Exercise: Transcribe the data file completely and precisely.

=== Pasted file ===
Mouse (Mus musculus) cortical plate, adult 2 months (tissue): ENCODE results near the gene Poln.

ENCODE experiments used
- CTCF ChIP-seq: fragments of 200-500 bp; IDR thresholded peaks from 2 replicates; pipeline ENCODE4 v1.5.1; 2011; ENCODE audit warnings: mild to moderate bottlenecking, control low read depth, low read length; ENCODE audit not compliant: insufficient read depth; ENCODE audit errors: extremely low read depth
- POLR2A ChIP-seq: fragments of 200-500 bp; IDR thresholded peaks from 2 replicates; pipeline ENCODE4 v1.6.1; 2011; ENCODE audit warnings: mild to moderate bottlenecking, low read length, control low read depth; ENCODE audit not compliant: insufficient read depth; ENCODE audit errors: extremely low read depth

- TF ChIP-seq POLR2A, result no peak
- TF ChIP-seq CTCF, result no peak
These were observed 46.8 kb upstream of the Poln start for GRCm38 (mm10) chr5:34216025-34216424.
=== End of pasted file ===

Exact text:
Mouse (Mus musculus) cortical plate, adult 2 months (tissue): ENCODE results near the gene Poln.

ENCODE experiments used
- CTCF ChIP-seq: fragments of 200-500 bp; IDR thresholded peaks from 2 replicates; pipeline ENCODE4 v1.5.1; 2011; ENCODE audit warnings: mild to moderate bottlenecking, control low read depth, low read length; ENCODE audit not compliant: insufficient read depth; ENCODE audit errors: extremely low read depth
- POLR2A ChIP-seq: fragments of 200-500 bp; IDR thresholded peaks from 2 replicates; pipeline ENCODE4 v1.6.1; 2011; ENCODE audit warnings: mild to moderate bottlenecking, low read length, control low read depth; ENCODE audit not compliant: insufficient read depth; ENCODE audit errors: extremely low read depth

- TF ChIP-seq POLR2A, result no peak
- TF ChIP-seq CTCF, result no peak
These were observed 46.8 kb upstream of the Poln start for GRCm38 (mm10) chr5:34216025-34216424.